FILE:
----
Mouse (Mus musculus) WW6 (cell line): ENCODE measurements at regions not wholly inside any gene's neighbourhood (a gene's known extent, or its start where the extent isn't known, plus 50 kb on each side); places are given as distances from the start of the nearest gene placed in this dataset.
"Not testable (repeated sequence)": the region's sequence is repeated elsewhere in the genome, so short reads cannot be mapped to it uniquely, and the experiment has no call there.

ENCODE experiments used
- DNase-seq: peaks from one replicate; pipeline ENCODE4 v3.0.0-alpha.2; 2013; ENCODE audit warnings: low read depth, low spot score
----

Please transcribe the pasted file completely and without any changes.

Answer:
Mouse (Mus musculus) WW6 (cell line): ENCODE measurements at regions not wholly inside any gene's neighbourhood (a gene's known extent, or its start where the extent isn't known, plus 50 kb on each side); places are given as distances from the start of the nearest gene placed in this dataset.
"Not testable (repeated sequence)": the region's sequence is repeated elsewhere in the genome, so short reads cannot be mapped to it uniquely, and the experiment has no call there.

ENCODE experiments used
- DNase-seq: peaks from one replicate; pipeline ENCODE4 v3.0.0-alpha.2; 2013; ENCODE audit warnings: low read depth, low spot score